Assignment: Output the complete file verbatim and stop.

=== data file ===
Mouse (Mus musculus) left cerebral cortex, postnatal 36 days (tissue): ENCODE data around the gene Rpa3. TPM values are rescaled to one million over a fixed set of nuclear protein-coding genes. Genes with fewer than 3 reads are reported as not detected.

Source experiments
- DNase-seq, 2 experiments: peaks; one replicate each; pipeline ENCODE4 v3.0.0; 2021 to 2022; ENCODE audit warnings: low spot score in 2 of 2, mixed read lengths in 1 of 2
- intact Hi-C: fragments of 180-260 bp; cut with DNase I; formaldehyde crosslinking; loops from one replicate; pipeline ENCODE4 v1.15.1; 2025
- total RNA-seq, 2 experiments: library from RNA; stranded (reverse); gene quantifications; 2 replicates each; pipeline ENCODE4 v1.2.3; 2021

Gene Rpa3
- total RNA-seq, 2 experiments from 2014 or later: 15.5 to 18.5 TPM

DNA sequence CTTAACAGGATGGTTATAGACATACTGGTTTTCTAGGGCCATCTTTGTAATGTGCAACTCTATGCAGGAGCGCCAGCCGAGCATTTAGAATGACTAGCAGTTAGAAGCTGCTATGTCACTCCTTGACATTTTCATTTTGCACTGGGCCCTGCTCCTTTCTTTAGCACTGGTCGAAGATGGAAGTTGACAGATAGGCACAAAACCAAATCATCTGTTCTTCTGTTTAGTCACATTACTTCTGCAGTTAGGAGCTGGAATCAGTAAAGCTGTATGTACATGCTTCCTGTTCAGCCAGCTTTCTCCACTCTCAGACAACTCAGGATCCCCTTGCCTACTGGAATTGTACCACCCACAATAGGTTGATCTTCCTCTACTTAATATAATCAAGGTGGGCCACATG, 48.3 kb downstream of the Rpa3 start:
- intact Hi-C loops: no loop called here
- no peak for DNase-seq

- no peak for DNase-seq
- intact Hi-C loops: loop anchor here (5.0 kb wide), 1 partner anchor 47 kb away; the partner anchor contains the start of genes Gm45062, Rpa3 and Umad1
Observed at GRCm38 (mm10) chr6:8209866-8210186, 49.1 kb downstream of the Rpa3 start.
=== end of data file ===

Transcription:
Mouse (Mus musculus) left cerebral cortex, postnatal 36 days (tissue): ENCODE data around the gene Rpa3. TPM values are rescaled to one million over a fixed set of nuclear protein-coding genes. Genes with fewer than 3 reads are reported as not detected.

Source experiments
- DNase-seq, 2 experiments: peaks; one replicate each; pipeline ENCODE4 v3.0.0; 2021 to 2022; ENCODE audit warnings: low spot score in 2 of 2, mixed read lengths in 1 of 2
- intact Hi-C: fragments of 180-260 bp; cut with DNase I; formaldehyde crosslinking; loops from one replicate; pipeline ENCODE4 v1.15.1; 2025
- total RNA-seq, 2 experiments: library from RNA; stranded (reverse); gene quantifications; 2 replicates each; pipeline ENCODE4 v1.2.3; 2021

Gene Rpa3
- total RNA-seq, 2 experiments from 2014 or later: 15.5 to 18.5 TPM

DNA sequence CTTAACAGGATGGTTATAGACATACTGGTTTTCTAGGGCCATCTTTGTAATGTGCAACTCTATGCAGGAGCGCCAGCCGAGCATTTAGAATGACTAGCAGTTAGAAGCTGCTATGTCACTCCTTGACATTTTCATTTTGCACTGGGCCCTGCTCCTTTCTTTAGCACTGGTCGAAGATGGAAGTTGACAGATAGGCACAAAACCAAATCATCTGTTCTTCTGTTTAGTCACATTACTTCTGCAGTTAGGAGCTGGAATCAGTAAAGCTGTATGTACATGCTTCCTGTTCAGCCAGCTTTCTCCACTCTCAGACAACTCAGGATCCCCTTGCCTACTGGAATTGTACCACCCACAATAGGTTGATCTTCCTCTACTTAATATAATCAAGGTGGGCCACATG, 48.3 kb downstream of the Rpa3 start:
- intact Hi-C loops: no loop called here
- no peak for DNase-seq

- no peak for DNase-seq
- intact Hi-C loops: loop anchor here (5.0 kb wide), 1 partner anchor 47 kb away; the partner anchor contains the start of genes Gm45062, Rpa3 and Umad1
Observed at GRCm38 (mm10) chr6:8209866-8210186, 49.1 kb downstream of the Rpa3 start.